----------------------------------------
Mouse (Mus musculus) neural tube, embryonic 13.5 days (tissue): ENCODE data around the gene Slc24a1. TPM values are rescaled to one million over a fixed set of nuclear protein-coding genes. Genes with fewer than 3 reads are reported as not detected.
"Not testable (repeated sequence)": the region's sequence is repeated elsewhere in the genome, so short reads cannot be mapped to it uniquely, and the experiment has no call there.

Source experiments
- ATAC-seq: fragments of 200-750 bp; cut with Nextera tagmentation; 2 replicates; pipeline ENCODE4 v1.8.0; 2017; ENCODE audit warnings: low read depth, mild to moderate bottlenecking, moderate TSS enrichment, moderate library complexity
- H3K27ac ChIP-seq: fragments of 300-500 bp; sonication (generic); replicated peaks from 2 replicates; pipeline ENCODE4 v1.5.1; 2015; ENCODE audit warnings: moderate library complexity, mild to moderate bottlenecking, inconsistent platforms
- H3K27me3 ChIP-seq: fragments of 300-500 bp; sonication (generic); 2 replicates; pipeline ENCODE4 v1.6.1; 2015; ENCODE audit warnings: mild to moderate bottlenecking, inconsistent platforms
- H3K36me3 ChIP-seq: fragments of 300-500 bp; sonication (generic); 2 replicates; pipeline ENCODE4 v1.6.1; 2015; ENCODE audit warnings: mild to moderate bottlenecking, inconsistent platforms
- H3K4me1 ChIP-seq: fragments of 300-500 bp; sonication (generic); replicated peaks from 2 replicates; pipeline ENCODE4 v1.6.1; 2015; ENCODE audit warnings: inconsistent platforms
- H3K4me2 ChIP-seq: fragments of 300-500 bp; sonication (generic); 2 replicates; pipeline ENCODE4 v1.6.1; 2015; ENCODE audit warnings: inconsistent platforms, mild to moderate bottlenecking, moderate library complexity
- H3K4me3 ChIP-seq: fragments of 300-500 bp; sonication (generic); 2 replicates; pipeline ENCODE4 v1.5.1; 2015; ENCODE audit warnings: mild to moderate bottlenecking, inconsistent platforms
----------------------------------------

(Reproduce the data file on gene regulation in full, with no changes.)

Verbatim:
Mouse (Mus musculus) neural tube, embryonic 13.5 days (tissue): ENCODE data around the gene Slc24a1. TPM values are rescaled to one million over a fixed set of nuclear protein-coding genes. Genes with fewer than 3 reads are reported as not detected.
"Not testable (repeated sequence)": the region's sequence is repeated elsewhere in the genome, so short reads cannot be mapped to it uniquely, and the experiment has no call there.

Source experiments
- ATAC-seq: fragments of 200-750 bp; cut with Nextera tagmentation; 2 replicates; pipeline ENCODE4 v1.8.0; 2017; ENCODE audit warnings: low read depth, mild to moderate bottlenecking, moderate TSS enrichment, moderate library complexity
- H3K27ac ChIP-seq: fragments of 300-500 bp; sonication (generic); replicated peaks from 2 replicates; pipeline ENCODE4 v1.5.1; 2015; ENCODE audit warnings: moderate library complexity, mild to moderate bottlenecking, inconsistent platforms
- H3K27me3 ChIP-seq: fragments of 300-500 bp; sonication (generic); 2 replicates; pipeline ENCODE4 v1.6.1; 2015; ENCODE audit warnings: mild to moderate bottlenecking, inconsistent platforms
- H3K36me3 ChIP-seq: fragments of 300-500 bp; sonication (generic); 2 replicates; pipeline ENCODE4 v1.6.1; 2015; ENCODE audit warnings: mild to moderate bottlenecking, inconsistent platforms
- H3K4me1 ChIP-seq: fragments of 300-500 bp; sonication (generic); replicated peaks from 2 replicates; pipeline ENCODE4 v1.6.1; 2015; ENCODE audit warnings: inconsistent platforms
- H3K4me2 ChIP-seq: fragments of 300-500 bp; sonication (generic); 2 replicates; pipeline ENCODE4 v1.6.1; 2015; ENCODE audit warnings: inconsistent platforms, mild to moderate bottlenecking, moderate library complexity
- H3K4me3 ChIP-seq: fragments of 300-500 bp; sonication (generic); 2 replicates; pipeline ENCODE4 v1.5.1; 2015; ENCODE audit warnings: mild to moderate bottlenecking, inconsistent platforms